Because a great deal of bravery is required in order to begin and participate in treatment to overcome an addiction, a great deal of celebration is in order when one completes care to defeat a chemical dependency concern. And if that chemical dependency concern involves an addiction to heroin, a person should be quite proud of him or herself once this personal milestone is reached. For individuals who have not struggled with an addiction to heroin, engaging in treatment may seem simple. However, given the amount of personal dedication it takes to look at one’s self and one’s decisions in such a focused environment, overcoming such a struggle most certainly warrants a great deal of pride.
However, in addition to being excited for what the future holds, individuals who have completed treatment for a heroin addiction should also know that the hard work does not end with discharge. Maintaining sobriety means so much more than simply abstaining from the use of heroin. It means learning new ways of coping with stress and turmoil, and restructuring one’s lifestyle in a manner that is conducive to remaining heroin-free. For these reasons, it is important for an individual to partake in follow-up services once more intensive care is finished.
Engaging in aftercare services, such as a partial hospitalization program (PHP), an intensive outpatient program (IOP), and the like, can set the stage for being able to remain heroin-free for a lifetime. Furthermore, it is beneficial for a person to partake in other methods of support, like groups or traditional outpatient services, so that the recovery skills learned in treatment can be built upon and enhanced over time. If such services are not part of a person’s life post-treatment, an individual is far more likely to relapse.
Relapsing is a very real possibility for someone who once battled an addiction to heroin, and treatment centers go to great lengths in order to help individuals prepare for this type of situation. A relapse occurs when a person resumes his or her use of heroin and other substances, which can compromise an individual’s ability to sustain his or her sobriety. And while some may believe that relapsing is a character flaw or signifies that an individual is weak in some way, the reality of the situation is that it can happen to anyone. However, with resources and support, experiencing a relapse does not have to be a definite outcome for a person.
Reasons Why People Relapse
While in treatment, a person is surround by staff and peers who offer ongoing support and guidance as the beginning stages of recovery are navigated. Once treatment is complete, that level of interaction often dissipates, and it is the individual’s responsibility to keep progressing in his or her recovery. Given this fact, it is imperative for a person to remain in some sort of aftercare program or other such services so that the following does not lead to a relapse:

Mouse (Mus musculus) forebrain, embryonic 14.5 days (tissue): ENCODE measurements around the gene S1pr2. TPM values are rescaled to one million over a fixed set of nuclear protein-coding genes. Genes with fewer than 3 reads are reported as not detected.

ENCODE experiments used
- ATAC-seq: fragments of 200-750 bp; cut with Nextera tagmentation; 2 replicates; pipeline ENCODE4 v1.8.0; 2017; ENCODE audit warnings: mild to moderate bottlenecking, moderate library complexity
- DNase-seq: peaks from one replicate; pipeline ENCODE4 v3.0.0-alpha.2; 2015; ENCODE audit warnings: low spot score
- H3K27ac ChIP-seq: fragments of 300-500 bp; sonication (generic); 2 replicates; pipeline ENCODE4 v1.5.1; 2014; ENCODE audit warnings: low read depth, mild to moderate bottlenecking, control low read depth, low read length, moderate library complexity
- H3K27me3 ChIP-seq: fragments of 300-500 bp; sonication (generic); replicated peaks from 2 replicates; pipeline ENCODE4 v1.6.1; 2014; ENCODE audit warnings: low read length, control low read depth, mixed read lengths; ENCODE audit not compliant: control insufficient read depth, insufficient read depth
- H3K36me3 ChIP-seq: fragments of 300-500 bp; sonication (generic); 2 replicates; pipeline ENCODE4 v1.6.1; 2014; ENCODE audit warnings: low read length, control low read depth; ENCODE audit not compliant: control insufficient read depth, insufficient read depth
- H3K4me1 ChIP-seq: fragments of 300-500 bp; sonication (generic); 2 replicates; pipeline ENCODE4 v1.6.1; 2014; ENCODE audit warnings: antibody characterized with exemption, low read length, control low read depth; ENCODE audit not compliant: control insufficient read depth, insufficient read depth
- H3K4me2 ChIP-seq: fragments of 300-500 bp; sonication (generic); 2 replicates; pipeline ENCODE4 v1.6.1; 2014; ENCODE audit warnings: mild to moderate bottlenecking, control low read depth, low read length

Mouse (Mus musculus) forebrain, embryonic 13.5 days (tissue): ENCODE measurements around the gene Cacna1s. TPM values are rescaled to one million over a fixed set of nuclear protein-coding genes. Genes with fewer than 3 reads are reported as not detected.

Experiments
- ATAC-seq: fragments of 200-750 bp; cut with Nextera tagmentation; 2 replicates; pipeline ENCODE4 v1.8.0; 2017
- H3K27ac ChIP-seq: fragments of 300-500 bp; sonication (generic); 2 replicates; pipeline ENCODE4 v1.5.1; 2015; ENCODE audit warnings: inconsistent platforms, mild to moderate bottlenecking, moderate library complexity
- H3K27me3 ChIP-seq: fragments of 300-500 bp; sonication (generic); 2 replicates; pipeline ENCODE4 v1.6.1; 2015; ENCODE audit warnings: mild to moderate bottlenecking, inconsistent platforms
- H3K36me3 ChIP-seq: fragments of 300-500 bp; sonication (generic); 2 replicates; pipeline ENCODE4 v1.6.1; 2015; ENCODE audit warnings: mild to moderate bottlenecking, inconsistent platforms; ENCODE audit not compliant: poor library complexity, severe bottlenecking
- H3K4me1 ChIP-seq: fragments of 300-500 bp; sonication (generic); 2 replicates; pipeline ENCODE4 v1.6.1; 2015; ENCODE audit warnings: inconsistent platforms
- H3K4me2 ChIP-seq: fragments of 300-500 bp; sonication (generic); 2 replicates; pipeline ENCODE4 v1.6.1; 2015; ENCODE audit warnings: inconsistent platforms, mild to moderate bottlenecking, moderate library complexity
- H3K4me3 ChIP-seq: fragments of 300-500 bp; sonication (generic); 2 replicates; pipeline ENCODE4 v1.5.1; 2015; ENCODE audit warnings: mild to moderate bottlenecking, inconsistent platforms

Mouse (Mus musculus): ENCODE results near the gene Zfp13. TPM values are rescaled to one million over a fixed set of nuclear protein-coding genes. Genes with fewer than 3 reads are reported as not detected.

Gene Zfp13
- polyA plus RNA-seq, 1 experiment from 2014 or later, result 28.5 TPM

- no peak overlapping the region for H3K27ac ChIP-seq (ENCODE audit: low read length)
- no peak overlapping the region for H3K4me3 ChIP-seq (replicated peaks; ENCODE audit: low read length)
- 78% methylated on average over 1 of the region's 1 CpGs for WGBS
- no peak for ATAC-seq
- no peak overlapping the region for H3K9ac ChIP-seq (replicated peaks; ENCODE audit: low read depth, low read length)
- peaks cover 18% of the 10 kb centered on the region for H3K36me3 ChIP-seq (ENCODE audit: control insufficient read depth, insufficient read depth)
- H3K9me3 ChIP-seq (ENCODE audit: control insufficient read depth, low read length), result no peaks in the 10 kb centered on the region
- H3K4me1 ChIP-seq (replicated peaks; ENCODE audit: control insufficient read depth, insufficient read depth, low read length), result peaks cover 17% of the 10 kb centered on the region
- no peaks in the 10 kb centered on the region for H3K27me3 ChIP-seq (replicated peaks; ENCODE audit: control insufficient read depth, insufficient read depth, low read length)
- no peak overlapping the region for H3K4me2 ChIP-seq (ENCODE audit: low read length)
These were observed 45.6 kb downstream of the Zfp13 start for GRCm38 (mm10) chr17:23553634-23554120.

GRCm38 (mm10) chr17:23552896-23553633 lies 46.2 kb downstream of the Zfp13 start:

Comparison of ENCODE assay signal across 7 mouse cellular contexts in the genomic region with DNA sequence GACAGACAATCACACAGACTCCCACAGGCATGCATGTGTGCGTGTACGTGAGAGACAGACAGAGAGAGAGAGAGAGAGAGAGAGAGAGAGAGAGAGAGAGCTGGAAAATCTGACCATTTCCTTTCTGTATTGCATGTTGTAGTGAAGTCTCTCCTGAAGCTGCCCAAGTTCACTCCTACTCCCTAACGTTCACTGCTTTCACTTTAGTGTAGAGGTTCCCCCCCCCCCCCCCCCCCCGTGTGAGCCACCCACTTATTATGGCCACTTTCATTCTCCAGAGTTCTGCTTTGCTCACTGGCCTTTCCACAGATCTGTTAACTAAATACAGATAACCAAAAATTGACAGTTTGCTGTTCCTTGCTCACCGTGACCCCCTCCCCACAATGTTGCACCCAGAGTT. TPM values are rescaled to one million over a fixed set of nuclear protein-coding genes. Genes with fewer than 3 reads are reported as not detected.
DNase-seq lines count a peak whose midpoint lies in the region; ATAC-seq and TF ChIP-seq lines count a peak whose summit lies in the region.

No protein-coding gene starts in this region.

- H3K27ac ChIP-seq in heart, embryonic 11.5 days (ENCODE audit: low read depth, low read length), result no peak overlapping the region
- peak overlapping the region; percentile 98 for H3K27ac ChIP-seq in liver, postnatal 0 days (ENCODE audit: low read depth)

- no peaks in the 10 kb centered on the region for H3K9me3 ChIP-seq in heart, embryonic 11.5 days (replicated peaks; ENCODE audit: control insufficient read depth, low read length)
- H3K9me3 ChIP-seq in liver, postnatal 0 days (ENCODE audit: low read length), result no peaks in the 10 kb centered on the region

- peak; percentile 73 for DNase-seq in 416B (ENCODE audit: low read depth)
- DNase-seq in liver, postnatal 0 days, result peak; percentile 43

- Emotional turmoil or stress
- Powerful cravings from heroin
- Being in the company of others who are abusing heroin
- Feeling as though one is not strong enough to maintain sobriety
- Being in a situation in which once is coerced or tempted to abuse heroin
The above examples are just a few of the reasons why individuals succumb to the abuse of heroin once more. In fact, without ample support, a person is at a heightened risk for experiencing more than one relapse following the completion of treatment. However, by seeking follow-up treatment, the aforementioned reasons why an individual may relapse can be prepared for and mitigated all together.
How to Prevent Relapse
Ongoing support and guidance can make the difference between remaining heroin-free and developing a heroin addiction once more. And while there are likely to be moments or periods of time in which an individual may question whether or not remaining free from heroin is possible, adhering to the following suggestions can make living a drug-free life more probable:
- Participate in any recommended follow-up services shortly after completing care.
- Speak with knowledgeable professionals who can recommend services for you if you were not given a discharge plan from your recently completed program.
- Share your plans for remaining heroin-free with those you care about most.
- Regularly practice your skills for coping with the temptation to use heroin.
- Become part of a support group like Narcotics Anonymous (N.A.).
- Remain in contact with your sponsor or get one if you do not have a sponsor already.
- Create a daily routine for yourself and follow through on it each day.
- Refrain from being in situations in which heroin is used or around others who are using heroin.
Lastly, if, at any time, you feel as though you are in need of more intensive treatment once more, do not feel as though you are unable to partake in that level of care again. Remember that you must do what is best for you in order to remain free from heroin.
If you or an important person in your life would like to learn more about how to prevent relapse, or if you or a loved one would like to learn more about the treatment options available to overcome a heroin addiction, feel free to contact Sierra Tucson today. We are here to help.